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Vote Against Office of Public Integrity Shows U.S.Senate Is Out of Touch


March 28, 2006

Vote Against Office of Public Integrity
Shows U.S.Senate Is Out of Touch

Statement of Joan Claybrook, President of Public Citizen

The senators who voted today against creating an independent Office of Public Integrity to investigate ethics violations are out of touch with the concerns of the American public about the unprecedented scandals on Capitol Hill. These lawmakers are viewing the Senate from an internal prism, rather than a public one. The rejection of an Office of Public Integrity will only increase the lack of confidence the public has in the Congress to police its own conduct.

In addition, if the Senate moves to cut off debate on lobbying reform legislation this evening, much-needed amendments dealing with limitations on earmarks and the use of corporate jets at first class air fare will not be in the bill.

The Senate ethics committee has a meager record of confronting scandals and ethics violations. It has taken action in high-profile cases only after they have been covered by the media and it has been forced to respond. As for the scandals that have come to light in the past six months, they have done nothing.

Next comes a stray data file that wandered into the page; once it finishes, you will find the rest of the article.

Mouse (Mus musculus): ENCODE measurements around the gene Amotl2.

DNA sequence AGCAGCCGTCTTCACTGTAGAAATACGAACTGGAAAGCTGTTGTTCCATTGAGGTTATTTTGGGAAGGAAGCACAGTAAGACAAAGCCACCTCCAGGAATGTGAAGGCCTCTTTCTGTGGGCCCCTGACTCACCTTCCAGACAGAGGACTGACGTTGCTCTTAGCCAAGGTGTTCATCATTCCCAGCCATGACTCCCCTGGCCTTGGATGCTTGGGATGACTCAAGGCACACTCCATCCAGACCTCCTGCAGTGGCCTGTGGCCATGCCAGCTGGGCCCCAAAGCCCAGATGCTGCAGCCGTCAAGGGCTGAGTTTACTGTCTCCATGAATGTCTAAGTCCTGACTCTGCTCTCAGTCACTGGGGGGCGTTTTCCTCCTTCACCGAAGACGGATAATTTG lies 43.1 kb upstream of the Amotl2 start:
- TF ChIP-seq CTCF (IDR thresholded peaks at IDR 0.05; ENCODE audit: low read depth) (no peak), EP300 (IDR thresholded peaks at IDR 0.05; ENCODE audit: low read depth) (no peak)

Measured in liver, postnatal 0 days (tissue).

Amusingly, senators recently said during committee consideration of the legislation that an independent Office of Public Integrity was not needed in the Senate but was needed in the House, where many of the scandals have emanated. Undoubtedly, House Majority Leader John Boehner will argue that if the Senate didn’t create such an office, the House of Representatives doesn’t need to either.

We compliment Sens. Susan Collins (R-Maine), Joseph Lieberman (D-Conn.), John McCain (R-Ariz.) and Barack Obama (D-Ill.) for leading the charge to restore the Office of Public Integrity to the measure.

The Office of Public Integrity was at the heart of lobbying reform legislation. Even if lawmakers create tougher ethics rules, they won’t be much good if they aren’t enforced. If the law is not enforced, it is not a law. Reform legislation is now crippled.